Utah Police Shooting Underscores the Added Threat Facing Black People on Bikes

Police stopped Patrick Harmon for riding his bike without a rear light. When he attempted to flee, officer Clinton Fox shot him three times in the back. Photo: The Harmon family via the Guardian
Police stopped Patrick Harmon for riding his bike without a rear light. When he attempted to flee, officer Clinton Fox shot him three times in the back. Photo: The Harmon family via the Guardian

The Salt Lake City police officer who shot and killed Patrick Harmon, 50, during a stop for biking without a light faces no charges, despite bodycam footage released this week that shows him firing three times while Harmon was running away.

Harmon was riding his bike when police pulled him over for not having a rear light. The officers claimed Harmon threatened to cut them with a knife, but the footage released this week shows Harmon attempting to flee when officer Clinton Fox shouted “I’ll fucking shoot you!” and fired.

Evidence from cities all over the country — in Minneapolis, in Tampa, in Chicago, in New York — shows that black Americans are stopped for these types of minor infractions while biking or walking at much higher rates than white Americans. The disparity of course extends to driving violations — the common thread is that police often stop people of color as a pretext to conduct intrusive searches.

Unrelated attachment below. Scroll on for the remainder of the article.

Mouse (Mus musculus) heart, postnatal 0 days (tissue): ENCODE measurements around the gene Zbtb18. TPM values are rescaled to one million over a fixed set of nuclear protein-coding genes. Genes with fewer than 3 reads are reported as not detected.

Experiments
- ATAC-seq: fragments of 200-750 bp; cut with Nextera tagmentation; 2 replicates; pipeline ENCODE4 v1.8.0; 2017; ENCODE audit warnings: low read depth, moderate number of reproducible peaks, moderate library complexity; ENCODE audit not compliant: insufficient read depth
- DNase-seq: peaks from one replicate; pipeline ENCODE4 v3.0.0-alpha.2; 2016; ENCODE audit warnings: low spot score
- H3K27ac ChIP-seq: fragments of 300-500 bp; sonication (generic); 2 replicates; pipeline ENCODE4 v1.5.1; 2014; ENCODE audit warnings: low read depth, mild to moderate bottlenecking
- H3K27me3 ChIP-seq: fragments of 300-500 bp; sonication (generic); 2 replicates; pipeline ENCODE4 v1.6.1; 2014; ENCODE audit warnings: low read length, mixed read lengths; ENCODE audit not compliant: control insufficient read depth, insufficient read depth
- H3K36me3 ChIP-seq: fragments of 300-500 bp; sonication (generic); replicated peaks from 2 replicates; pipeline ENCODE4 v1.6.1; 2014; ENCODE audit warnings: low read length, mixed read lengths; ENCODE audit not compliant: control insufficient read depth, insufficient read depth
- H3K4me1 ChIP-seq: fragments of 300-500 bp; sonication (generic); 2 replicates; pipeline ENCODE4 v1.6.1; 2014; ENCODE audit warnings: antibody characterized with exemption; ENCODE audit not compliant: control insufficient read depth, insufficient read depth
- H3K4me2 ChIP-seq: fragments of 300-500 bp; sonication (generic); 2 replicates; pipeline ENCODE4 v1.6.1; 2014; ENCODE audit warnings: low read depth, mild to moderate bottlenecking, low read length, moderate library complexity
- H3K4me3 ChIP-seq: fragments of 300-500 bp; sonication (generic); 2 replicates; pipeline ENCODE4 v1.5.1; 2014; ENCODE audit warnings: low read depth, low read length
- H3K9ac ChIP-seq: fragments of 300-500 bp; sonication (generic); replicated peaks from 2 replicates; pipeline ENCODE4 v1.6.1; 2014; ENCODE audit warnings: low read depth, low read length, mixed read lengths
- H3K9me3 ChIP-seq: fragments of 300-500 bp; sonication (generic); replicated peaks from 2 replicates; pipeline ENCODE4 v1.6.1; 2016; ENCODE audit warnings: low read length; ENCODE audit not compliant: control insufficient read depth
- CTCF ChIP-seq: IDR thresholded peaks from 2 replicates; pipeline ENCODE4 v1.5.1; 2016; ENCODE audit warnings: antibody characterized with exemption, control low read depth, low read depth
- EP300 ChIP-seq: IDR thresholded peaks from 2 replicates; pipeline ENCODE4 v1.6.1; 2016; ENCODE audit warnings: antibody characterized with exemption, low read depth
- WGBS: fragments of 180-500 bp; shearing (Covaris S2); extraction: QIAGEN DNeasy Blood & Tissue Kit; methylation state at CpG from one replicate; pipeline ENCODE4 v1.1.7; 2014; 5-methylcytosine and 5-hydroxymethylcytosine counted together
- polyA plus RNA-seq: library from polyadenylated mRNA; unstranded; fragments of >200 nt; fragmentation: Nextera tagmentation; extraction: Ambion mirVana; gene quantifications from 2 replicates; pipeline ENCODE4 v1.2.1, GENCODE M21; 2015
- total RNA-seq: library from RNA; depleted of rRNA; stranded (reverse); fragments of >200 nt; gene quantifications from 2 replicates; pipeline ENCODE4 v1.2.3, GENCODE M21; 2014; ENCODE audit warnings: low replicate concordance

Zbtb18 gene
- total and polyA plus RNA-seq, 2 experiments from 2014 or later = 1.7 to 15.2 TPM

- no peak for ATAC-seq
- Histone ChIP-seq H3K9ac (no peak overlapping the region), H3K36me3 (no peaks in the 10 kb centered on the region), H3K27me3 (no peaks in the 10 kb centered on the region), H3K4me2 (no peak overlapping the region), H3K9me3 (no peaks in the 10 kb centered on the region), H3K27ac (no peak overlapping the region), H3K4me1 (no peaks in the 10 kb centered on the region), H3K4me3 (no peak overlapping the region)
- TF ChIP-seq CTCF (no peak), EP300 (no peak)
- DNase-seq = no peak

With alarming frequency, these police stops escalate into violence. Police took Patrick Harmon’s life even though he posed no threat to them. “They just murdered him flat out,” Harmon’s niece Alisha Shaw told the Guardian. “They are lying. There is no way they were threatened by anything.”

The fallout from police brutality is far-reaching, and the effects include how people decide to get around. Research by Rutgers researcher Charles Brown has illustrated how the threat of racial profiling and police brutality prevent black people from cycling.

The racial disparities in police stops and unabated police killings highlight the need for both reforms to policing in general and to traffic enforcement in particular. A traffic safety strategy that relies on enforcement by a racially biased police force is not going to make people safer. Knowing the anti-black bias of local police, advocates like Oboi Reed of Slow Roll Chicago are calling for the removal of police enforcement from Vision Zero initiatives.